Foreign stimulus policies affect bond market; baht 'less volatile' in Feb
The economic stimulus policies launched by many countries in the past couple of years have led to global imbalances. For example, the quantitative easing of the United States and the outright monetary transactions (OMT) of the euro zone have caused capital flows into some countries (especially emerging markets) that have high returns on investment, and Thailand is one of the countries affected.
Since January, a large amount of capital inflow to Thailand has driven the baht to its strongest level in 17 months.
Investors in Thai financial markets had forecast that the Bank of Thailand might cut its policy rate to slow down these flows of foreign capital and ease the effect on the baht.
However, at its meeting on February 20, the BOT's Monetary Policy Committee (MPC) kept the rate unchanged at 2.75 per cent, noting that this was the suitable level to drive Thailand's economy efficiently.
Besides, cutting interest rates could lead to an economic bubble that would possibly attract more capital inflows, and Thailand could face financial-stability risks as a result of accelerating asset prices and high household debt.
Nevertheless, the MPC added that it would closely monitor the capital-inflow situation and stand ready to take any action as appropriate.
As it turned out, the concerns over strengthening of the baht have been somewhat diminished, reflected by a less volatile movement of the currency in February compared with the previous month. As for movements in the Thai financial market, foreign investors continued to be net buyers of Bt81 billion in the bond market (Bt63.2 billion in short-term bonds and Bt17.8 billion in long-term bonds). Meanwhile, they were net sellers of Bt17.4 billion in the stock market.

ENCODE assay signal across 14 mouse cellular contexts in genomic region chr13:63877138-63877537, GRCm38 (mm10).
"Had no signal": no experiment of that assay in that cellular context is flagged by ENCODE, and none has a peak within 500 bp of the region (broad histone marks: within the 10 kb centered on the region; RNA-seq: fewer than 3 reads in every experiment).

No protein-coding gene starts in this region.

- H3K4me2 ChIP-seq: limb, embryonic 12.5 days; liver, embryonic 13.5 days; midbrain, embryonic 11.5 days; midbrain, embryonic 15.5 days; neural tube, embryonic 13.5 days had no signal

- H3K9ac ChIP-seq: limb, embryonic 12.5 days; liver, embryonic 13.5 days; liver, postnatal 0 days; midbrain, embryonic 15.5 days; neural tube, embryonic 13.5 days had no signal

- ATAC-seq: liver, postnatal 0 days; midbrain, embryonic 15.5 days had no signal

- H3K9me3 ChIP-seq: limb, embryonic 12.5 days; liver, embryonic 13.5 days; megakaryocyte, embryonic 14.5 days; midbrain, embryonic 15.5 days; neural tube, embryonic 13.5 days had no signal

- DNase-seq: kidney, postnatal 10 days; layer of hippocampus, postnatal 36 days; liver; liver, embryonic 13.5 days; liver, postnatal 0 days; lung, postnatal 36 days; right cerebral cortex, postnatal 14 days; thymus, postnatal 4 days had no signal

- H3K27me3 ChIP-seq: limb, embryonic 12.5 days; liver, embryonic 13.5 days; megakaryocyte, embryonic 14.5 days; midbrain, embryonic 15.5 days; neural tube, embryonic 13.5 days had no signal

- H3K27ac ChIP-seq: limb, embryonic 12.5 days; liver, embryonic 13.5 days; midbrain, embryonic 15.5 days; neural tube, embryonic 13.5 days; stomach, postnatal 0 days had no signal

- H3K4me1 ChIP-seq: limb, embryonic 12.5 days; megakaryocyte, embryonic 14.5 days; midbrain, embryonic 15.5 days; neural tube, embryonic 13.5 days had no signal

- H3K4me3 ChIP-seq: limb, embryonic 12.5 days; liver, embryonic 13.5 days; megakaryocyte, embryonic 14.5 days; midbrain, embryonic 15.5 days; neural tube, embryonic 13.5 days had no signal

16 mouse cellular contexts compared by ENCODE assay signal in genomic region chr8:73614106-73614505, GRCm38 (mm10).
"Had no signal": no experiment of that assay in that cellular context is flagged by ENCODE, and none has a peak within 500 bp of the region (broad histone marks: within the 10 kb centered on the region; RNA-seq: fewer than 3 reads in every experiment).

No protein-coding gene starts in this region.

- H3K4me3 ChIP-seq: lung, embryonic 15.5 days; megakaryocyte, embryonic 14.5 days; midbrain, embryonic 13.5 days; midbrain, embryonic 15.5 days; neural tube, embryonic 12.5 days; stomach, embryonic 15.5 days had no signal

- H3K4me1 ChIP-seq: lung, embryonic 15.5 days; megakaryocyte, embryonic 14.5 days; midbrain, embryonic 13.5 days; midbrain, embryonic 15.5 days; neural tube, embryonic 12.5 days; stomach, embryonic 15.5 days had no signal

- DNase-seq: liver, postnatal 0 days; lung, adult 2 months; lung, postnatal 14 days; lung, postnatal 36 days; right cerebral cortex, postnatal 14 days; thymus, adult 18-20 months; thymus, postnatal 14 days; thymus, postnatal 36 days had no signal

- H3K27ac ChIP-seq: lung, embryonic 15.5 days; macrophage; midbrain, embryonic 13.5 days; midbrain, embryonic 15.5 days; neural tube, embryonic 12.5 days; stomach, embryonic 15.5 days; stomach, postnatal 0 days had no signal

The decision to keep the policy rate unchanged has led the Thai bond yield curve to move in a narrow band and shift down along the curve in the range of minus-2 to minus-8 basis points. Most trading activities concentrated on short-term bonds issued by the central bank.
Turnover in the secondary bond market reached Bt1.9 trillion, or a daily average of Bt102.3 billion, increasing 14.71 per cent from the previous month (daily average Bt89.2 billion in January).
More than 62 per cent of daily average trading value or Bt54.41billion was in short-term bonds (less than one-year maturity), while another 38 |per cent or Bt33.4 billion was |in bonds with more than one-year maturity (long-term |bonds).
The major investors in the Thai bond market were still asset-management companies, which participated in 54 per cent of total trading value, and foreign investors, who captured 20 per cent or Bt253.9 billion.
At the end of February, foreign investors' bond holding stood at Bt806.8 billion, accounting for 9.33 per cent of the total bond market's outstanding value, increasing from Bt710.5 billion at the end of December.
Next month, there will be many interesting factors that investors both in the stock market and the bond market need to be concerned about.
These include the discussions on fiscal budget cuts in the United States, the political problems in Italy that have caused a sharp upwards shift in Italian bond yields, and |concerns about a "currency war" whereby several countries try to distort and weaken their own currencies.
All of these factors may have some effect on the investment environment, and investors will have to follow up continuously.
PORPIT YODSANG is assistant manager of the research and development department, Thai Bond Market Association (www.thaibma.or.th). He can be reached at firstname.lastname@example.org, or 02-252-3336 Ext 213.